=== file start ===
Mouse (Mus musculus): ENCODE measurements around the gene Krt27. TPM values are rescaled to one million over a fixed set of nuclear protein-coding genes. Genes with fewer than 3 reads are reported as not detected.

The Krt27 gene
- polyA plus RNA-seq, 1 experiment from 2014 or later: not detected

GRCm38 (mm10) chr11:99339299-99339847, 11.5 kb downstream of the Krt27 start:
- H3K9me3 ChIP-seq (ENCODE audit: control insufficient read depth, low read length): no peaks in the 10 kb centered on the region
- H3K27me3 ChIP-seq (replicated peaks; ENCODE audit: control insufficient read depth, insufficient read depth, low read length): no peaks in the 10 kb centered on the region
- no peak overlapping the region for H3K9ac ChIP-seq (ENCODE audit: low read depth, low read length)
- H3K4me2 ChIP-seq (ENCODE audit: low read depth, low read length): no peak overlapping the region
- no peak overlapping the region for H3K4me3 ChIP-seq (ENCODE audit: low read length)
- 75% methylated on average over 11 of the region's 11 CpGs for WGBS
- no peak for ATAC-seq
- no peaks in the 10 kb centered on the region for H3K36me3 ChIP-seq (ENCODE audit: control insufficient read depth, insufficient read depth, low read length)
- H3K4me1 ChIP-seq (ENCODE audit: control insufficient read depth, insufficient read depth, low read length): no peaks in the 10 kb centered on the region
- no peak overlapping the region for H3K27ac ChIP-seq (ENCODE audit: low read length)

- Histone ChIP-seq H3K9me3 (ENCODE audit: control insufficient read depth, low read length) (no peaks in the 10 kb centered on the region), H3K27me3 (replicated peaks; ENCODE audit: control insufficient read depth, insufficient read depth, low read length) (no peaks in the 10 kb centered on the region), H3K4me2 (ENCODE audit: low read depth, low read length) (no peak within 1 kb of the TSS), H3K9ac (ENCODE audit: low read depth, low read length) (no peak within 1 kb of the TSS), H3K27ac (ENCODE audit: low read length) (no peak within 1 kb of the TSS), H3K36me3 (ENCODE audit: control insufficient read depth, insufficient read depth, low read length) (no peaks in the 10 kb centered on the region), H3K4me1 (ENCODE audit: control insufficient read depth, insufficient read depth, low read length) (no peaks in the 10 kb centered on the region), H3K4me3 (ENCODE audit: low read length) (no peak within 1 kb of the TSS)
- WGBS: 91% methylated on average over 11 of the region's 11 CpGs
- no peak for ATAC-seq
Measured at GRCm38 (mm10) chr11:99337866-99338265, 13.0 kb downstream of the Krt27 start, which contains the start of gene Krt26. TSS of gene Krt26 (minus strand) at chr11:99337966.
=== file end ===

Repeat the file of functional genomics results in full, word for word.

Mouse (Mus musculus): ENCODE measurements around the gene Krt27. TPM values are rescaled to one million over a fixed set of nuclear protein-coding genes. Genes with fewer than 3 reads are reported as not detected.

The Krt27 gene
- polyA plus RNA-seq, 1 experiment from 2014 or later: not detected

GRCm38 (mm10) chr11:99339299-99339847, 11.5 kb downstream of the Krt27 start:
- H3K9me3 ChIP-seq (ENCODE audit: control insufficient read depth, low read length): no peaks in the 10 kb centered on the region
- H3K27me3 ChIP-seq (replicated peaks; ENCODE audit: control insufficient read depth, insufficient read depth, low read length): no peaks in the 10 kb centered on the region
- no peak overlapping the region for H3K9ac ChIP-seq (ENCODE audit: low read depth, low read length)
- H3K4me2 ChIP-seq (ENCODE audit: low read depth, low read length): no peak overlapping the region
- no peak overlapping the region for H3K4me3 ChIP-seq (ENCODE audit: low read length)
- 75% methylated on average over 11 of the region's 11 CpGs for WGBS
- no peak for ATAC-seq
- no peaks in the 10 kb centered on the region for H3K36me3 ChIP-seq (ENCODE audit: control insufficient read depth, insufficient read depth, low read length)
- H3K4me1 ChIP-seq (ENCODE audit: control insufficient read depth, insufficient read depth, low read length): no peaks in the 10 kb centered on the region
- no peak overlapping the region for H3K27ac ChIP-seq (ENCODE audit: low read length)

- Histone ChIP-seq H3K9me3 (ENCODE audit: control insufficient read depth, low read length) (no peaks in the 10 kb centered on the region), H3K27me3 (replicated peaks; ENCODE audit: control insufficient read depth, insufficient read depth, low read length) (no peaks in the 10 kb centered on the region), H3K4me2 (ENCODE audit: low read depth, low read length) (no peak within 1 kb of the TSS), H3K9ac (ENCODE audit: low read depth, low read length) (no peak within 1 kb of the TSS), H3K27ac (ENCODE audit: low read length) (no peak within 1 kb of the TSS), H3K36me3 (ENCODE audit: control insufficient read depth, insufficient read depth, low read length) (no peaks in the 10 kb centered on the region), H3K4me1 (ENCODE audit: control insufficient read depth, insufficient read depth, low read length) (no peaks in the 10 kb centered on the region), H3K4me3 (ENCODE audit: low read length) (no peak within 1 kb of the TSS)
- WGBS: 91% methylated on average over 11 of the region's 11 CpGs
- no peak for ATAC-seq
Measured at GRCm38 (mm10) chr11:99337866-99338265, 13.0 kb downstream of the Krt27 start, which contains the start of gene Krt26. TSS of gene Krt26 (minus strand) at chr11:99337966.